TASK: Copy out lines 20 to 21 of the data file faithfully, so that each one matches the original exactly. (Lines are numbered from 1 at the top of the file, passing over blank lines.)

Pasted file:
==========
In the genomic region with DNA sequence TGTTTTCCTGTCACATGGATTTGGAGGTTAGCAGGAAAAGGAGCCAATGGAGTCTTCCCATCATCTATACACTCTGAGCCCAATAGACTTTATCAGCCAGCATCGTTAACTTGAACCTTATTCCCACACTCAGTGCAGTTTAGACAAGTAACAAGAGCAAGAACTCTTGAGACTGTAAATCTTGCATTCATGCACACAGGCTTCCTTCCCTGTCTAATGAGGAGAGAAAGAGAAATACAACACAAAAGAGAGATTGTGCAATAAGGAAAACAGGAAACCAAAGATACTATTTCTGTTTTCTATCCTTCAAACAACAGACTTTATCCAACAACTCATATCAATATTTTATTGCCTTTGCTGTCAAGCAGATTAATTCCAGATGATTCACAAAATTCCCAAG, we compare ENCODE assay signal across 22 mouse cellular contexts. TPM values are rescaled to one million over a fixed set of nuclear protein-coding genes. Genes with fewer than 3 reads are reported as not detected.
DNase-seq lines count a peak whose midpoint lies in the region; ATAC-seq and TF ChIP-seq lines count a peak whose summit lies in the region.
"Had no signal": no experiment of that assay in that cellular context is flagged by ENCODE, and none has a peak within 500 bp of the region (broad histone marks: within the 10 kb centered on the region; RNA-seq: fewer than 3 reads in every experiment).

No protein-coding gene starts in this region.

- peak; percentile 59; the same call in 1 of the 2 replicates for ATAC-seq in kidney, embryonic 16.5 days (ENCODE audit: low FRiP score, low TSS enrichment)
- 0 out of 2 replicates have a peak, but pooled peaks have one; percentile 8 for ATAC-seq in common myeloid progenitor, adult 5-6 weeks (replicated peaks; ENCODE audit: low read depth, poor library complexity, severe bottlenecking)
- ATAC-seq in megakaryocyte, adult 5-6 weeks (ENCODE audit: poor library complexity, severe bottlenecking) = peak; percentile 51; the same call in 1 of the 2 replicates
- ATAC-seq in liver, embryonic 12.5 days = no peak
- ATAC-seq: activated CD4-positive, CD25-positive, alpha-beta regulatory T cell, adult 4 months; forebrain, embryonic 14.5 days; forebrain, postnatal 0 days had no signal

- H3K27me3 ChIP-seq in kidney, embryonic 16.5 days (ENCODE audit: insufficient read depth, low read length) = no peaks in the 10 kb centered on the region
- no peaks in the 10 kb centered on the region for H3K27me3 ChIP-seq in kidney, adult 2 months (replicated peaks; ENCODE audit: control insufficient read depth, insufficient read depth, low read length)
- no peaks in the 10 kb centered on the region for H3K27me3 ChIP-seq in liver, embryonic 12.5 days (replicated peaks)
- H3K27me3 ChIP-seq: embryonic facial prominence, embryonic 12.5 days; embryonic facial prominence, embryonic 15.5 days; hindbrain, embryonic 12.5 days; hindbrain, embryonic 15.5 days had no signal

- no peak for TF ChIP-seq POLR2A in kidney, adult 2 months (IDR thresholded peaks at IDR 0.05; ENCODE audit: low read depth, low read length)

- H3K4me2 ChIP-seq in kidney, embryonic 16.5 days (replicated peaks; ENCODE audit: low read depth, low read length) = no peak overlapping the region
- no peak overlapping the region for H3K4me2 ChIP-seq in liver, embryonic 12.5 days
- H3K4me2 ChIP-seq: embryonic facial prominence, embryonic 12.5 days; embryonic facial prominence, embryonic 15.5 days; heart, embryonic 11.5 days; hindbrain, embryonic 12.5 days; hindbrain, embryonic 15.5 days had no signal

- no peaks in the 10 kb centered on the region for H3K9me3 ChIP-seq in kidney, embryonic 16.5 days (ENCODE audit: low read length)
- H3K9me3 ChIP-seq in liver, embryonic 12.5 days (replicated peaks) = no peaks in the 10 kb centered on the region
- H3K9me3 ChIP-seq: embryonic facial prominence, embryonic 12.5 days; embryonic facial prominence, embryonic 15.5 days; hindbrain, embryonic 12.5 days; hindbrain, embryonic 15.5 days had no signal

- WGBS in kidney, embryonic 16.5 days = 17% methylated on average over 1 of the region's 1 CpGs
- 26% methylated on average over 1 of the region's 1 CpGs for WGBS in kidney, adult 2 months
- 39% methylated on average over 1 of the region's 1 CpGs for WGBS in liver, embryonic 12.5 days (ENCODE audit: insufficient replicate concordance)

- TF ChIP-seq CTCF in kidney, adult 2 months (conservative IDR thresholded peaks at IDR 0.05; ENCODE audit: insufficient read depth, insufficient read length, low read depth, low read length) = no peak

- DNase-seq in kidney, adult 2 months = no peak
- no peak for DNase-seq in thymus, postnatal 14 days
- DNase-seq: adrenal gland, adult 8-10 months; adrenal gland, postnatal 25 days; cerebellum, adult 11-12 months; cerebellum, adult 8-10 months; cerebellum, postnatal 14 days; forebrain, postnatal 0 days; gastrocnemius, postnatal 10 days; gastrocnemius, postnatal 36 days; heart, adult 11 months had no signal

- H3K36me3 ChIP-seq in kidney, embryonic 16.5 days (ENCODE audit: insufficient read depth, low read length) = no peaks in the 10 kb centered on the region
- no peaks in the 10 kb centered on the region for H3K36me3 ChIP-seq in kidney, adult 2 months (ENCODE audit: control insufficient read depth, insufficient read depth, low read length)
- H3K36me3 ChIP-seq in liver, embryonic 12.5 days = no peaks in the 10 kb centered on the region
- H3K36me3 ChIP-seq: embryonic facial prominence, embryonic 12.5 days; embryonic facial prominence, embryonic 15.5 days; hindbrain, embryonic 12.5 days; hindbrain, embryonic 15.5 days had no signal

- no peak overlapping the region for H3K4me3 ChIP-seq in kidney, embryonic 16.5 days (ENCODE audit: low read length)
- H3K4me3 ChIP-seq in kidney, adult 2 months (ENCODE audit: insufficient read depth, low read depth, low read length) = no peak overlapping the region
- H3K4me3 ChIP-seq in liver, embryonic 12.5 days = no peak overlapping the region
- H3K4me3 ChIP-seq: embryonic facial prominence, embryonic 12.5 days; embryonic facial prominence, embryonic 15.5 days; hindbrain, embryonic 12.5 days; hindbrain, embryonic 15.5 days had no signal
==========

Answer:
- H3K9me3 ChIP-seq: embryonic facial prominence, embryonic 12.5 days; embryonic facial prominence, embryonic 15.5 days; hindbrain, embryonic 12.5 days; hindbrain, embryonic 15.5 days had no signal

- WGBS in kidney, embryonic 16.5 days = 17% methylated on average over 1 of the region's 1 CpGs